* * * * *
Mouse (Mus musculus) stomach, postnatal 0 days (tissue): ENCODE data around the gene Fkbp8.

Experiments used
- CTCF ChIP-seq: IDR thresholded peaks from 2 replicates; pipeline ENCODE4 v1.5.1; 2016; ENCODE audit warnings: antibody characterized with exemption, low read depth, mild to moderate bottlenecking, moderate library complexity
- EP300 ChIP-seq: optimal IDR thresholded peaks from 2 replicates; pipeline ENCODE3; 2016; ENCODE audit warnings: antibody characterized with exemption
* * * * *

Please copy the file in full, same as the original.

Mouse (Mus musculus) stomach, postnatal 0 days (tissue): ENCODE data around the gene Fkbp8.

Experiments used
- CTCF ChIP-seq: IDR thresholded peaks from 2 replicates; pipeline ENCODE4 v1.5.1; 2016; ENCODE audit warnings: antibody characterized with exemption, low read depth, mild to moderate bottlenecking, moderate library complexity
- EP300 ChIP-seq: optimal IDR thresholded peaks from 2 replicates; pipeline ENCODE3; 2016; ENCODE audit warnings: antibody characterized with exemption